Wednesday, January 13

The Design Of Everyday Things Book Review

A few years ago I put together My Software Development Must Read Book List

One thing that was noticeable was that most of the books were not strictly about software development. That is because although technical proficiency is necessary to  software development it is not sufficient. There are many other skills necessary to software development that if done poorly can greatly reduce the chances of a successful outcome to your software project and by successful I mean producing a product or service that is valuable to the stakeholders. 

One of those areas of concern is a cluster of overlapping disciplines variously called User Experience, Interaction Design, Usability or Human–Computer Interaction. Which brings me to number 2 on my  book list


The Design of Everyday Things
The Design Of Everyday Things by Don Norman

This book blew my mind when I first read it. Don Norman highlights the importance of good design by showing how frustrating and counterproductive bad design can be. And how in contrast good design enhances our experience.

He tells an anecdote of sitting outside a bank watching as customer after customer struggled with doors that had been designed to be pretty rather than usable.  He shows how the users internal mental model of a product determines the expected behavior of the product. If that expected behavior differs from the products real behavior, it can cause usability issues.

He also gives many examples of affordance showing how a well designed door handle will make it obvious which direction the door needs to be pushed or pulled to be opened While a badly designed door may leave the user confused about which side the hinge is on and which side should be pushed.

He also shows examples of the Japanese concept of Poka-yoke or mistake proofing (a concept that predates the book by 40 years) describing cables that can only be inserted the right way or toys that can only be assembled the correct way.

Although the book discusses physical products, the principles apply equally to software whether it is the form of a traditional desktop application, website or mobile app. Given how frustrating many applications, apps and websites can be, a greater focus on design can only be welcome. This book changed how I approached software. While it was my first design book it was not my last. Other design books I would recommend would be -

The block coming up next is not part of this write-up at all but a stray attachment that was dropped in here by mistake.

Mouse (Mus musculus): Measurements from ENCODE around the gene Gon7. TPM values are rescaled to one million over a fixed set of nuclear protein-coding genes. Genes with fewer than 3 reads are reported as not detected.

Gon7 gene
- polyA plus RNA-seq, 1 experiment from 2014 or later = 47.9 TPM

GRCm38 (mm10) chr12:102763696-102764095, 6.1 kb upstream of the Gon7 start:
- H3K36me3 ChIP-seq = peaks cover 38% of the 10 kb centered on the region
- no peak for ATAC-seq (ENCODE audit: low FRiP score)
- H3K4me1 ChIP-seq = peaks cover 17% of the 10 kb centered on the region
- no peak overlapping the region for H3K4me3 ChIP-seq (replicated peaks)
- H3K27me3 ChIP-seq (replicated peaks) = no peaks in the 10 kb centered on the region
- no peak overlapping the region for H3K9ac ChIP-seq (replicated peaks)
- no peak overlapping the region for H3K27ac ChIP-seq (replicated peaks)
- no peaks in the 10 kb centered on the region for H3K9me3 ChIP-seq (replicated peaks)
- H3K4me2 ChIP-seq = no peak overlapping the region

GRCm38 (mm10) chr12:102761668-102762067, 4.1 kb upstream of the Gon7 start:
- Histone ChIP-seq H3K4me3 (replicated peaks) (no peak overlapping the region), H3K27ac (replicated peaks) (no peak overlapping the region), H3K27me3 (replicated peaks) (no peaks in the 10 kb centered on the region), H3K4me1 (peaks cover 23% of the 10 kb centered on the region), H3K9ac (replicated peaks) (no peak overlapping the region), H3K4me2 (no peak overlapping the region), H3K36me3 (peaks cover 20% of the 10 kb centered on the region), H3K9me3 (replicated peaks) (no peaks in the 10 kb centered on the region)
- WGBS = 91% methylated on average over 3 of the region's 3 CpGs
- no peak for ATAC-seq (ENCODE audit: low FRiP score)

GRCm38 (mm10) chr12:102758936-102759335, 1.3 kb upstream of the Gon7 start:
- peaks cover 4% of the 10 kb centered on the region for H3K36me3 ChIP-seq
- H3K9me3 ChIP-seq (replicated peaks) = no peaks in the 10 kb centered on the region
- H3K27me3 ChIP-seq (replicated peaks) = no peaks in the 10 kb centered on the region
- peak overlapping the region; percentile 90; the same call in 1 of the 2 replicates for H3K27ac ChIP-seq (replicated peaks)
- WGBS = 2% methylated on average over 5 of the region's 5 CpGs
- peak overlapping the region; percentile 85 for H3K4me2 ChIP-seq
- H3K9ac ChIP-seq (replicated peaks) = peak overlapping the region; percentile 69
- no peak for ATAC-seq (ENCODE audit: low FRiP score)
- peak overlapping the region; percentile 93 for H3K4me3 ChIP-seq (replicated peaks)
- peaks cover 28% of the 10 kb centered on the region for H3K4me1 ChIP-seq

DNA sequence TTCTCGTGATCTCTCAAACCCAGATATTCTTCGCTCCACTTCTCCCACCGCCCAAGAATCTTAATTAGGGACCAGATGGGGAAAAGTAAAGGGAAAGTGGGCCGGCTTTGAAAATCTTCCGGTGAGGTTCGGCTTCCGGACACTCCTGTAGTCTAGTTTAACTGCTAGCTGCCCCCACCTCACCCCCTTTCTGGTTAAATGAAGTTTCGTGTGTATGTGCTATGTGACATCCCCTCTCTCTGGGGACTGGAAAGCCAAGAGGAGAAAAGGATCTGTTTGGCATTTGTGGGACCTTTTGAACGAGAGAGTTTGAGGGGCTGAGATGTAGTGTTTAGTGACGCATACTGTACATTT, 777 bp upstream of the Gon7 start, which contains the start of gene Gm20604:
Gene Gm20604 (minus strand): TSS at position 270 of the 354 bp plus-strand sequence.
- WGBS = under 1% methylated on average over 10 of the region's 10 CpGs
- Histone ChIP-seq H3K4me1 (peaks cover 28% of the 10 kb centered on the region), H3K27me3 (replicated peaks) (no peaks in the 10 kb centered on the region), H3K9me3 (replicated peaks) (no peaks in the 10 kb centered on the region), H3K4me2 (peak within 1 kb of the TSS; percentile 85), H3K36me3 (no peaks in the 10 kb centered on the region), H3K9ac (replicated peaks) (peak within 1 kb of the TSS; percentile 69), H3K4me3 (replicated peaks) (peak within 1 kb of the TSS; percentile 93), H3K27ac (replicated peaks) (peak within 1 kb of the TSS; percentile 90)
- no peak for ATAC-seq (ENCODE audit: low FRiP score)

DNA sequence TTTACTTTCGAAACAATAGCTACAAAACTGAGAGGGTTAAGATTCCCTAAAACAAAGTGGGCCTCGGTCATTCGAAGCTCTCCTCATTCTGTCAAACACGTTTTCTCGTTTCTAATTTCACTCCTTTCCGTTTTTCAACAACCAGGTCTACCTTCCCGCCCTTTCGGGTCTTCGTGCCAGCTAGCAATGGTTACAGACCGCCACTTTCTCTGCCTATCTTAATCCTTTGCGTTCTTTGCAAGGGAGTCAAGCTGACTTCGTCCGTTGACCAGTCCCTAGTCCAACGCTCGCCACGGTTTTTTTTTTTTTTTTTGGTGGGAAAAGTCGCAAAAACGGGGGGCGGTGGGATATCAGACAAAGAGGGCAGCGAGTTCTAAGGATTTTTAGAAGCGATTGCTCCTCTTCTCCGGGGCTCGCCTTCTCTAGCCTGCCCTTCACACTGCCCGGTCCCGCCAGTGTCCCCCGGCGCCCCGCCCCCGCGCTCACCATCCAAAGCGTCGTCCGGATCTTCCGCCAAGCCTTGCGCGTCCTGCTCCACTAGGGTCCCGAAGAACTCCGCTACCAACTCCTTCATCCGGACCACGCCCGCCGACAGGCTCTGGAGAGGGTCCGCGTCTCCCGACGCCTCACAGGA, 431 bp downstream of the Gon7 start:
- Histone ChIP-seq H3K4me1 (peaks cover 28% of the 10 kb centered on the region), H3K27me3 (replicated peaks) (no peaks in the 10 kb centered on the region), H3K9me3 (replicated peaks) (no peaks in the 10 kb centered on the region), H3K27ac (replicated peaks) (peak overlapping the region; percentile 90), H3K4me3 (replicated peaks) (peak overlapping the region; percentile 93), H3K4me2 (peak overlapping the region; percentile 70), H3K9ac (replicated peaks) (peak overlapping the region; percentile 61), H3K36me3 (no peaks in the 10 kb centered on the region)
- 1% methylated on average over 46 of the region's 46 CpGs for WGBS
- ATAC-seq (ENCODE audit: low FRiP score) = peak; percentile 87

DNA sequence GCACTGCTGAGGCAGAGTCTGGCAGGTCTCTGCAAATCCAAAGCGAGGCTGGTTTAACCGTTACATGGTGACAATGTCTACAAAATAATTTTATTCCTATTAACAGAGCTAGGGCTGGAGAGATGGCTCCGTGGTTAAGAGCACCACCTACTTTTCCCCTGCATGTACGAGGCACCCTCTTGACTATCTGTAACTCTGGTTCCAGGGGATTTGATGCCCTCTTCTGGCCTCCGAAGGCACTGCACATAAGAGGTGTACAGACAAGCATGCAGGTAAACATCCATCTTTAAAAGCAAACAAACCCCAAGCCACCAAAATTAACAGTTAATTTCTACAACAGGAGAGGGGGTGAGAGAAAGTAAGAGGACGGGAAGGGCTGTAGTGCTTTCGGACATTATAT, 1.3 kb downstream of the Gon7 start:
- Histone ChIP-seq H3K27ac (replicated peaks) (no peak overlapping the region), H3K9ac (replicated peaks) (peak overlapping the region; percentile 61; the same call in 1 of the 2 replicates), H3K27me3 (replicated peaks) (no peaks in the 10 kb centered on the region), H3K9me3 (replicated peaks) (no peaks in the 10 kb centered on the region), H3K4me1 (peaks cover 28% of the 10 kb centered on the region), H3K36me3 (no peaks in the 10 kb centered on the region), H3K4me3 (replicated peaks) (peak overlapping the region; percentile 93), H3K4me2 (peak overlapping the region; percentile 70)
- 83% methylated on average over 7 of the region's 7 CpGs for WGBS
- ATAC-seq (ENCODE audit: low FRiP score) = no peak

The Visual Display of Quantitative Information   by Edward R. Tufte

This was another book that just blew me away when I first read it. Tufte's examples of charts and maps are just amazing. His advice about de-emphasizing what he termed administrivia and emphasizing the data was eye opening. As was his discussion of the differences between lines and boundaries.

This book had and still has an enormous influence on how I design software.



Don't Make Me Think, Revisited: A Common Sense Approach to Web Usability (3rd Edition) by Steve Krug 

The title says it all. Making the case for being clear, simple and obvious rather than being cute and clever.

The book mentions affordance and mental models and many other concepts that are also in The Design Of Everyday Things, but it is a far easier read and the examples are related to websites rather than physical products. The book is a demonstration of the principles it advocates, being an example of  clear, easily understandable communication



Universal Principles of Design, Revised and Updated: 125 Ways to Enhance Usability, Influence Perception, Increase Appeal, Make Better Design Decisions, and Teach through Design by William Lidwell, Jill Butler, Kritina Holden

One page of text and one page of illustrations for each of these principles, concepts and tips. This is a collection of bite sized nibbles rather a hard to digest meal. It gives you a lot to think about and reenforces many of the same concepts as the other books in this list.



The Back of the Napkin: Solving Problems and Selling Ideas with Pictures by Dan Roam

Gives a framework for using visual thinking and freehand sketching for ideation and communication. There are lots of tips and tricks on visually presenting information, on sketching, visually modelling and organising information to provide clarity.


 
Other UX Books are listed here.

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